Peak District Caving > Cave News Index > August 2000
> Clive's Mine - exploration
CLIVE'S MINE August 2000:
Report from John Taylor - Clive's Mine, Back o' th' Brook, Waterfall, Derbyshire.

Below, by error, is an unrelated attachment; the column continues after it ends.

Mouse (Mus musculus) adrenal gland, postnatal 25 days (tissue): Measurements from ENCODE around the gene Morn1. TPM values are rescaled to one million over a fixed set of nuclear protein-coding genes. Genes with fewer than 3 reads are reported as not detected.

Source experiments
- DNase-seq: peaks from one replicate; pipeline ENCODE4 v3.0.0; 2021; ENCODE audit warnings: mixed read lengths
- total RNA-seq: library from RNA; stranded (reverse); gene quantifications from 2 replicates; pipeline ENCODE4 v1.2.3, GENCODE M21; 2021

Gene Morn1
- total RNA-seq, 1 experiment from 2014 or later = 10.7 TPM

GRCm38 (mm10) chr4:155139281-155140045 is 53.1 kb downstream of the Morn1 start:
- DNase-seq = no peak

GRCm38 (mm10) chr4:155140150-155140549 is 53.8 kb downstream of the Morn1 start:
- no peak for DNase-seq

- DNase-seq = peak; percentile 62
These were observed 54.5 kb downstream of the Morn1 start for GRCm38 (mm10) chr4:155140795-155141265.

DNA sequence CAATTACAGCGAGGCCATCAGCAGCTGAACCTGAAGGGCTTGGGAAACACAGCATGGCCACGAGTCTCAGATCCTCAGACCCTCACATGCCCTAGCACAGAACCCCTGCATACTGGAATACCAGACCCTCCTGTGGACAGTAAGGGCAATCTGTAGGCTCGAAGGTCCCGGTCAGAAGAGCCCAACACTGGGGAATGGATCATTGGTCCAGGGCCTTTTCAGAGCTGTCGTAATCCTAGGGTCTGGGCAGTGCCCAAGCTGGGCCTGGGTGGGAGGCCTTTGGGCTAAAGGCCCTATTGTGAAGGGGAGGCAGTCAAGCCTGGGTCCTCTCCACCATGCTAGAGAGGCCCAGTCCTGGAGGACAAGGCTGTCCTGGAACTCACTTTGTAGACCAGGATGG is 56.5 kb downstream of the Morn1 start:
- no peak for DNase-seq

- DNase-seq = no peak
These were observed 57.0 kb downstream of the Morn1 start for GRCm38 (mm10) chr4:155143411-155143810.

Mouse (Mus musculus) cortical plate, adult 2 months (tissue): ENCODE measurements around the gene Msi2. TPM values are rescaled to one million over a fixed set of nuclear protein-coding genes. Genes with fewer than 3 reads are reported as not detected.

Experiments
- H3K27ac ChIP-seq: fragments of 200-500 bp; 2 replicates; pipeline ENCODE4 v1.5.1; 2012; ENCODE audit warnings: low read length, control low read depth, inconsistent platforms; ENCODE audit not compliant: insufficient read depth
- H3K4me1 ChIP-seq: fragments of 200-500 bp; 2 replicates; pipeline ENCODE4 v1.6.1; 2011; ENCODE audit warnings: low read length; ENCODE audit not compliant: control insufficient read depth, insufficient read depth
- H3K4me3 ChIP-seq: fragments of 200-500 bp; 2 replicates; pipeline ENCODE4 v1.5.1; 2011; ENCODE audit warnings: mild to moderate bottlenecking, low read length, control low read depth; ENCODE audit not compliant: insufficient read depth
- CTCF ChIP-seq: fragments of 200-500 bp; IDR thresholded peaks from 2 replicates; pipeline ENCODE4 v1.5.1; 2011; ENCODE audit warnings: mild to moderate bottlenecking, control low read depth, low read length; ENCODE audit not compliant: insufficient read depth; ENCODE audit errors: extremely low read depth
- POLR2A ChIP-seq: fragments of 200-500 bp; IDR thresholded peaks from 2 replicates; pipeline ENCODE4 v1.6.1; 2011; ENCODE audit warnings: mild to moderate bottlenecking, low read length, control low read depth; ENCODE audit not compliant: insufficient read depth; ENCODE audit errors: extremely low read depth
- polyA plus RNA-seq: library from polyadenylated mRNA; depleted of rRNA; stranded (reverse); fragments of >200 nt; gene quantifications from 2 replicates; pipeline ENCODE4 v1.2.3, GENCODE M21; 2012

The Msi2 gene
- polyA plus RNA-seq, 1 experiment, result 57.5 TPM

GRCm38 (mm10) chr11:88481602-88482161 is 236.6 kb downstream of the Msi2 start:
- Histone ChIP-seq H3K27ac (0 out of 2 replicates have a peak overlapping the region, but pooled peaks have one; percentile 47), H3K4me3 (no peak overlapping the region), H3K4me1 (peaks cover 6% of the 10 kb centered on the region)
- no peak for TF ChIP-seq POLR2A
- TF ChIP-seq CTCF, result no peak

Excavation of a shaft at Back o' th' Brook Farm, Waterfall, began in May 1998 when Allen Rawlinson and Dan Hibberts of the Eldon Pothole Club managed to persuade the owner to let them loose with his JCB. The lead looked promising with 2.7m deep, 1.5M diameter ginging around the top of the shaft and for three weeks they spent almost every evening at the dig. When the shaft became too deep for the excavator they used a hand winch and a milk-churn kibble to haul out the years of debris. Holes in the ground can and often do get filled with the most unsavoury rubbish and this shaft was no exception, It was soon named Texal Shaft, Texal being a breed of sheep, which suggests how grim the digging must have been. Mike Salt also of the EPC joined them on occasion but not being of farmers stock, he found the digging nauseating, to this day he curses the place. On one such occasion, about three weeks into the project, Mike had spent ten minutes digging when, much to the chagrin of Allen and Dan, he broke into a cavity ten metres down the shaft. From there a mined level was explored and yielded 20m of part mined, part natural, passage. This discovery spurred the team on and after a couple of months the bottom of the shaft began to bell out at around minus sixteen metres. In the bottom of the shaft a small passage led to a natural chamber almost totally filled with debris while three metres from the bottom a series of part natural, part mined passages ran upwards at an inclination of around forty degrees. Two hundred meters to the south and thirty five meters lower than Texal Shaft is a wet weather resurgance that is reputed, in flood, to push out a half meter high pillar of water. Local legend tells of a mine entrance in this area that once produced a flood powerful enough to sweep away the surrounding dry-stone walls. Suspecting that the water may come from an old sough driven to drain the mines higher up, Dan and All investigated the site in July 1999. They reached a depth of around six meters, until the arm of the JCB could make no further progress, but found neither cave nor sough. Interest waned for a year until three months ago when work was resumed and the chamber below the shaft was excavated further. The debris in the floor of this chamber now slopes away to a depth of around five metres. We have recently surveyed seventy meters of passage in the mine and estimate that, at present, there is around another twenty. Digging continues. The farmer wishes access to the mine to be controlled so interested parties should contact either Dan or Allen.
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